DALLAS, TX (January 17, 2017) Research conducted by The Cooper Institute through its NFL PLAY 60 FitnessGram® Project revealed annual improvements in aerobic capacity and body mass index for students participating in NFL PLAY 60 programming when compared to schools not utilizing NFL PLAY 60 programs. Approximately 33 percent of US children (6-19yrs) are overweight and obese, and it is estimated that 80 percent of adolescents do not achieve the recommended 60 minutes of daily physical activity. This study highlights a positive association of participatory system intervention programs adopted by schools in an effort to improve health in school-aged children.
The study, published in the American Journal of Preventive Medicine, was based on an evaluation of longitudinal FitnessGram data collected over four years from schools participating in the NFL PLAY 60 FitnessGram Project. The research team (coordinated by Norma Candelaria at The Cooper Institute) worked with the NFL Foundation to establish a participatory research network of over 1000 schools (up to 35 from each of the 32 NFL franchise cities) and has monitored fitness patterns in these schools over the past 4-5 years using the established FitnessGram battery. This specific study (led by Dr. Yang Bai, Assistant Professor at University of Vermont and Dr. Greg Welk, Professor at Iowa State University and Scientific Director of FitnessGram) compared schools that voluntarily participated in the NFL PLAY 60 programs (Fuel Up to Play 60 which was created by the National Dairy Council and the NFL, in collaboration with the US Department of Agriculture, and the PLAY 60 Challenge, created in collaboration with the American Heart Association) to schools that did not participate in these programs. Schools participating in the programming had significantly larger annual improvements in aerobic capacity as well as significant improvements in body mass index over time when compared to the non-programming schools. Furthermore, schools that implemented the programming for a full four years showed better improvements when compared to schools that participated for only two to three years. This is the first study to examine the long-term impact of prominent comprehensive school-based models, such as NFL PLAY 60, when implemented under real-world conditions.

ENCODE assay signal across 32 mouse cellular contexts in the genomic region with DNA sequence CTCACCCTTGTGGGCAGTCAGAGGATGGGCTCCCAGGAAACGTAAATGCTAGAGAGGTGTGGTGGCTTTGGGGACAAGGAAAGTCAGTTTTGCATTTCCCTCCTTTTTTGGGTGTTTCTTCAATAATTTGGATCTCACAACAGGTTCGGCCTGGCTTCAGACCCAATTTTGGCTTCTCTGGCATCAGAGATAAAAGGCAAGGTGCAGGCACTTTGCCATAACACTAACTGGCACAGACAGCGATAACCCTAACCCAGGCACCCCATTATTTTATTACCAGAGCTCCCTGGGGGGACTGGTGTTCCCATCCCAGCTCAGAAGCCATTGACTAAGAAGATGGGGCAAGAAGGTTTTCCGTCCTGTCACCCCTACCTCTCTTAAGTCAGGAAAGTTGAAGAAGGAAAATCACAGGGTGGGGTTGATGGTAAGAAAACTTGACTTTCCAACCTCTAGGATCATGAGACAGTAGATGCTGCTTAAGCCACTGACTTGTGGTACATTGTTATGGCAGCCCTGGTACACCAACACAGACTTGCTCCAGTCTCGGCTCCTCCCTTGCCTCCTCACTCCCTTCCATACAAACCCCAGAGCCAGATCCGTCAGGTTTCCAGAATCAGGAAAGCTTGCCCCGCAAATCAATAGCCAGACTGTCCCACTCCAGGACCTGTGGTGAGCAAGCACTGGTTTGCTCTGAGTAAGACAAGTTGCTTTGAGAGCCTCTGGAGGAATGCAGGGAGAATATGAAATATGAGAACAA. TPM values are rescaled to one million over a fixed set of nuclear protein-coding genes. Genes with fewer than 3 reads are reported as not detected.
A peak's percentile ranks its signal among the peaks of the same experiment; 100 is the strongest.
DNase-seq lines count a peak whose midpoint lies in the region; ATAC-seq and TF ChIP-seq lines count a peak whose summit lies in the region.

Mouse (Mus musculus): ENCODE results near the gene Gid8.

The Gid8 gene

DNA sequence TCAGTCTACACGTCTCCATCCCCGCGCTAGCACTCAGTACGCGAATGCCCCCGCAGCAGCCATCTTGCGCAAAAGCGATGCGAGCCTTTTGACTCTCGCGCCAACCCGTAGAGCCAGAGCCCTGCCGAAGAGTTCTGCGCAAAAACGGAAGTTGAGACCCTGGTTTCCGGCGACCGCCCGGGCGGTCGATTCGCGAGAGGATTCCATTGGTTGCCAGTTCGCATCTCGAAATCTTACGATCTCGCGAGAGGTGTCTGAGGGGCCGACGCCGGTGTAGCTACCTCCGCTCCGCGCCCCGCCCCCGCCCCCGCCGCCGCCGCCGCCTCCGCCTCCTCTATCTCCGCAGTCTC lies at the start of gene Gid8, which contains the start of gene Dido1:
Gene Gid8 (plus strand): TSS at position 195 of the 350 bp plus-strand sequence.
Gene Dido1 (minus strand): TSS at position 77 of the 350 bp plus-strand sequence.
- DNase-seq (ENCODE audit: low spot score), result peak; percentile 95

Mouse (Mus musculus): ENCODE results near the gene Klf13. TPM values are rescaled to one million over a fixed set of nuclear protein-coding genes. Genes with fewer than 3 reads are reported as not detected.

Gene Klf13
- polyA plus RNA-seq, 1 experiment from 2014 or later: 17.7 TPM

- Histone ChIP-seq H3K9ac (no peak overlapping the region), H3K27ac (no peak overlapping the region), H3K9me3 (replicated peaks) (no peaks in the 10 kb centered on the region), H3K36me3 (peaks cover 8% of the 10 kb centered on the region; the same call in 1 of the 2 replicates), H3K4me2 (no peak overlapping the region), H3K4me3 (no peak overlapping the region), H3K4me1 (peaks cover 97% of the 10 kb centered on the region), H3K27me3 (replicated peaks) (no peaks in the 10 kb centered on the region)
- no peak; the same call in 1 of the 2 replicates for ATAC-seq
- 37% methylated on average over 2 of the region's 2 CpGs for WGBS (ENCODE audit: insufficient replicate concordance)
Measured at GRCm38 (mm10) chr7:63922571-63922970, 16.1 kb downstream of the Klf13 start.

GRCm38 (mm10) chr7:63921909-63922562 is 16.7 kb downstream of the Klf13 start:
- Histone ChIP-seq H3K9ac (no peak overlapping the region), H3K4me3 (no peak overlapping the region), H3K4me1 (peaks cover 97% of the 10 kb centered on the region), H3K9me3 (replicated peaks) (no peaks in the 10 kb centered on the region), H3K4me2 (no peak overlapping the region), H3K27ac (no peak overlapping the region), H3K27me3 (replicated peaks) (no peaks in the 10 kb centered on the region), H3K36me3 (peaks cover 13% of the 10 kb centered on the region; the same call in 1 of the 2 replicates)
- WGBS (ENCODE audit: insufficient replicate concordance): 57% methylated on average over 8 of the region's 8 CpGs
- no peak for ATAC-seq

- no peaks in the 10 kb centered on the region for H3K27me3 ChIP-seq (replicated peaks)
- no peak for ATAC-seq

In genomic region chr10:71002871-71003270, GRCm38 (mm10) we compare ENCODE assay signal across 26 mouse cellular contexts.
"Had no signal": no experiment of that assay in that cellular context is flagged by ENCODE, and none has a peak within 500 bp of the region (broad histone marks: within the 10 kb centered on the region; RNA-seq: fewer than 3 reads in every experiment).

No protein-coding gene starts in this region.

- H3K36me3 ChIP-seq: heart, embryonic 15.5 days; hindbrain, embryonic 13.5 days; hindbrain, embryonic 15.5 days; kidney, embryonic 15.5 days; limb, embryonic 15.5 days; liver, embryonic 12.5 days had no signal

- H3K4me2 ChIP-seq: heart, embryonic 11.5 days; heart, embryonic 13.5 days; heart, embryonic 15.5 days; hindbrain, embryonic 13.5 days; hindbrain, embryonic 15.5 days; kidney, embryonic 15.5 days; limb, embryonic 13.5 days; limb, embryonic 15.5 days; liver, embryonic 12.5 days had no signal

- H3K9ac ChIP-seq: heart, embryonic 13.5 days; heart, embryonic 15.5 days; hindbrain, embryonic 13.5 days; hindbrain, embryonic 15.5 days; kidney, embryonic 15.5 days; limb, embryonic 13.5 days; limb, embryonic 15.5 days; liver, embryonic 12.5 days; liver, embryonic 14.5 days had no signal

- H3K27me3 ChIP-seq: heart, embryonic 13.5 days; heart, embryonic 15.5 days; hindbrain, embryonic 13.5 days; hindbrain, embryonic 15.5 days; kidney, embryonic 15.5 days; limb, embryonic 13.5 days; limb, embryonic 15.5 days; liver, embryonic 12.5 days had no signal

These results suggest the utility of the NFL PLAY 60 physical activity programming as a potential viable intervention to help improve youth aerobic capacity. This study also highlights the potential of such comprehensive school-based programs to help improve BMI scores in children. Considering the high rate of obesity in America, coupled with the global cost of physical inactivity, reversing these trends in youth is critical. Implementing evidence-based physical activity programming, combined with FitnessGram assessments, may help improve overall childhood health.
The project was supported by the NFL Foundation which partnered with The Cooper Institute to develop the NFL PLAY 60 FitnessGram Project to evaluate and implement NFL PLAY 60 programming in schools across the country. Continuing research with this large participatory research network offers potential to continue to advance both the science and practice of physical education programming in the U.S.